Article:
If, like me, you’re still rushing around finding gifts for those you love this year, I may have a simple solution for you. Go to a book shop and buy a book for everybody you know, plus one for yourself (as a shopping incentive). They don’t need batteries. There’s one to suit anybody. They are recyclable, reusable, and nearly always printed on paper from sustainably managed forests. They’re super easy to wrap and, particularly if you choose an independent book-shop, you are supporting local jobs.
Since 2009 I’ve been blogging every Monday about unusual words here on Wordfoolery. In 2013 I started a series about eponyms (words in the English language named after a specific person – think boycott, guillotine, sadist, casanova, or cardigan). Soon, I discovered the lives behind eponyms are incredibly varied and span centuries and continents. A series of blog posts wasn’t going to be enough. I began to write my first word book inspired by this blog “How To Get Your Name In The Dictionary” which tells the stories of more than 260 different people (and some places like DumDum and Limerick) who gave their names to the English dictionary.
My eponymous heroes and heroines range from sharp-shooting teenage girls to lovers escaping palaces on bed-sheet ropes. ingenious inventors and daring scientists feature, of course, but so do soldiers, chefs, goddesses, revolutionaries, murderers and their victims, villains galore, and an elephant. Several regular readers of the blog suggested words for inclusion and earned themselves a spot in the acknowledgements (thank you all!).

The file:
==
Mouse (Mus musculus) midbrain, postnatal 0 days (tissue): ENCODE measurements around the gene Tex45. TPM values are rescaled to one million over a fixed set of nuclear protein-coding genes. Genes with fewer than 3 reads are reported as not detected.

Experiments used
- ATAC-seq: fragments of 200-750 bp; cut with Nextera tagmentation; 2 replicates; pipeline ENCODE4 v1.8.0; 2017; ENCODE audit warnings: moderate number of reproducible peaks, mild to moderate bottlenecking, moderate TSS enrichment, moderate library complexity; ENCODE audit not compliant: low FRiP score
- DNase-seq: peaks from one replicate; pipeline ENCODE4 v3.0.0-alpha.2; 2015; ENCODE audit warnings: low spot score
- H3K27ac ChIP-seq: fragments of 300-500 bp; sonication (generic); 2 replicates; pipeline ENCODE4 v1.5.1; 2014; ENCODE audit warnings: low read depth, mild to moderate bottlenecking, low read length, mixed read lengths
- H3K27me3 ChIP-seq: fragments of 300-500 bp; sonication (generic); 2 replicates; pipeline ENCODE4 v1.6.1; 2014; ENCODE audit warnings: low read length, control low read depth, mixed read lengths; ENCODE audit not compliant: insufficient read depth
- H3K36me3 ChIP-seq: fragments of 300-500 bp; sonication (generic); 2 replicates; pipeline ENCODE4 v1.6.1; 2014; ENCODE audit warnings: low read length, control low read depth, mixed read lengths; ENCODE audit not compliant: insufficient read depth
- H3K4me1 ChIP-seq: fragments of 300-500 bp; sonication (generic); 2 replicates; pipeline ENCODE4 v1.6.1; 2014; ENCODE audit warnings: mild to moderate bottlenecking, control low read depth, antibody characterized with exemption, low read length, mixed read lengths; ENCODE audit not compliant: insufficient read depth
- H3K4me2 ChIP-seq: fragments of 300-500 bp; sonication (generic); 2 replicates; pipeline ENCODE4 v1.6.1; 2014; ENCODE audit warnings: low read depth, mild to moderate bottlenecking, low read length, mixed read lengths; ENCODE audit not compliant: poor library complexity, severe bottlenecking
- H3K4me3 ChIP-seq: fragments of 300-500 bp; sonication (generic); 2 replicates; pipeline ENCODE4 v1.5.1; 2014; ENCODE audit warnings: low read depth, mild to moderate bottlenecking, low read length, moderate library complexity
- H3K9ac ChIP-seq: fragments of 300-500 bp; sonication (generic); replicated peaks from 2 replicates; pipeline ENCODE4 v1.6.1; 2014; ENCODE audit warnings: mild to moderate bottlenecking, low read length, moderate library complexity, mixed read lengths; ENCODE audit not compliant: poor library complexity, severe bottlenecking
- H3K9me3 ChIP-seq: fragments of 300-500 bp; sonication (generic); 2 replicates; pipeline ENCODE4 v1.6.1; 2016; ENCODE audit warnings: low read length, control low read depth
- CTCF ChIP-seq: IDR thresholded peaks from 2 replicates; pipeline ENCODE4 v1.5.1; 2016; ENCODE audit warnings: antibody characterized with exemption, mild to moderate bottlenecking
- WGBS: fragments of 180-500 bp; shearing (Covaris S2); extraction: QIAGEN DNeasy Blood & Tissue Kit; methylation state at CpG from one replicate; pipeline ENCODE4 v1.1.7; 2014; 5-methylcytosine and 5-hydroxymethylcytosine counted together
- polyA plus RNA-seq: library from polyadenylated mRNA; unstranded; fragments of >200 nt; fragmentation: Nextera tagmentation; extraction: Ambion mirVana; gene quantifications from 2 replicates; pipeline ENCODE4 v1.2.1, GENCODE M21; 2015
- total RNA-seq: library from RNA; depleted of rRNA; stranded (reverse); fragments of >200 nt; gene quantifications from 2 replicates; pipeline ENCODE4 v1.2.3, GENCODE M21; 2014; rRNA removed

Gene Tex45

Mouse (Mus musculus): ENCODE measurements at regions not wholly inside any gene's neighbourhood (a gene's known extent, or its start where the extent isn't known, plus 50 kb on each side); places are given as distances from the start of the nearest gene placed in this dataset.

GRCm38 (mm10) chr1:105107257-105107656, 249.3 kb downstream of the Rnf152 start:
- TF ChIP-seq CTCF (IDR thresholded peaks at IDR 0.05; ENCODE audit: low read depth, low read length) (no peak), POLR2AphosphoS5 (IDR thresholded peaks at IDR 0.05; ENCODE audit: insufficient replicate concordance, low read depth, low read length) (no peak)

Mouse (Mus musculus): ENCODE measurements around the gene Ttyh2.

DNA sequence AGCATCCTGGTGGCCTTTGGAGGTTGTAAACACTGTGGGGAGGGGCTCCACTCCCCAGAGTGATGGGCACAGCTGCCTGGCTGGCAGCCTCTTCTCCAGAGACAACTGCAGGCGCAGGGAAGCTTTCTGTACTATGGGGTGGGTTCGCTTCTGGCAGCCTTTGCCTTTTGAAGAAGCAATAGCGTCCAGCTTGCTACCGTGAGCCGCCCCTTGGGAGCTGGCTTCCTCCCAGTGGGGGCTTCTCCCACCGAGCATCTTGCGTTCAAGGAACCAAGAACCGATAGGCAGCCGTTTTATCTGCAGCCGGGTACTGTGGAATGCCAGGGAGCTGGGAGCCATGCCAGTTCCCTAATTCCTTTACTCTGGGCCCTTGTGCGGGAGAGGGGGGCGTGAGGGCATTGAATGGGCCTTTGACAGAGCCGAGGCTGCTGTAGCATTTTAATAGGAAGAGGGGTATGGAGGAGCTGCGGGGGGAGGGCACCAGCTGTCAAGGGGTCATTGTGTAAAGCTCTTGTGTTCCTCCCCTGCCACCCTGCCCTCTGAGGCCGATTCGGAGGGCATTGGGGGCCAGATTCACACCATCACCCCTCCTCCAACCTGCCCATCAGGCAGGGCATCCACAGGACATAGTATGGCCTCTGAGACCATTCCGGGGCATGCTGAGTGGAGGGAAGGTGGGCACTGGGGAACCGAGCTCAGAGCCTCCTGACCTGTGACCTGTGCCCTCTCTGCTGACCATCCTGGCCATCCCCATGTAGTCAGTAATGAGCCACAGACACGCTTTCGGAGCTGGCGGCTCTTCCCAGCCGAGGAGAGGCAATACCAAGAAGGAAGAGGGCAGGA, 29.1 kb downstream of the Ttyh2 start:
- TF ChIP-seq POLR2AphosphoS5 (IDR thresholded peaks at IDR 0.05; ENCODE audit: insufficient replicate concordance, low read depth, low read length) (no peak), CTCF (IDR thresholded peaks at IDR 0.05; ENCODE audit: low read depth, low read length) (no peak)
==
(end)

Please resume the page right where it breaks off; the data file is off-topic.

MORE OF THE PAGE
The book launched last year and I’m very proud of it. As a reader of this blog you are likely to enjoy it, so consider treating yourself (or asking somebody to buy it for you). You might even know somebody else who loves words, books, history, or biographies who might like it as a gift. It’s perfect for dipping into. It’s available in paperback from Amazon in various countries worldwide, Wordery, or by request from local bookshops. The ebook is reasonably priced and available for Kindle, Kindle UK, Apple books, and Kobo. Both formats are available for library users too (especially Overdrive) – just ask your librarian. You’ll find all the purchase options on the My Books page, which also lists my novels if you’d prefer something fictional this Christmas.
If you have been kind enough to buy a copy already, thank you so much. I’ve discovered in the last year that getting book reviews for nonfiction is tricky (most book bloggers prefer fiction sadly) so I’d really appreciate it if you could drop an honest review on Amazon, Goodreads, or your own blog. Reviews are incredibly important to indie authors like myself and are the best Christmas present you can give us.
If you’re trying to Buy Irish this year you might be interested to know that although my book is printed overseas – the author, proofreader, and cover designer are all Irish. Plus, I dedicated an entire chapter to Irish eponyms.
Right, that’s enough shameless self-promotion. Next week I’ll do a round-up of my favourite books of 2019 (the 2018 list is here) and after that we’ll be back to strange and unusual words.
Until next time happy reading, writing, and wordfooling,
p.s. this post contains affiliate links which make a small payment to the blog if you choose to purchase through them. #CommissionsEarned. Alternatively, you can use my digital tip jar to say thanks for this year’s words.
p.p.s. My next blog book “Words The Sea Gave Us” covering the origins of maritime words from baggywinkle to skyscraper – will be launching in 2020 – watch this space.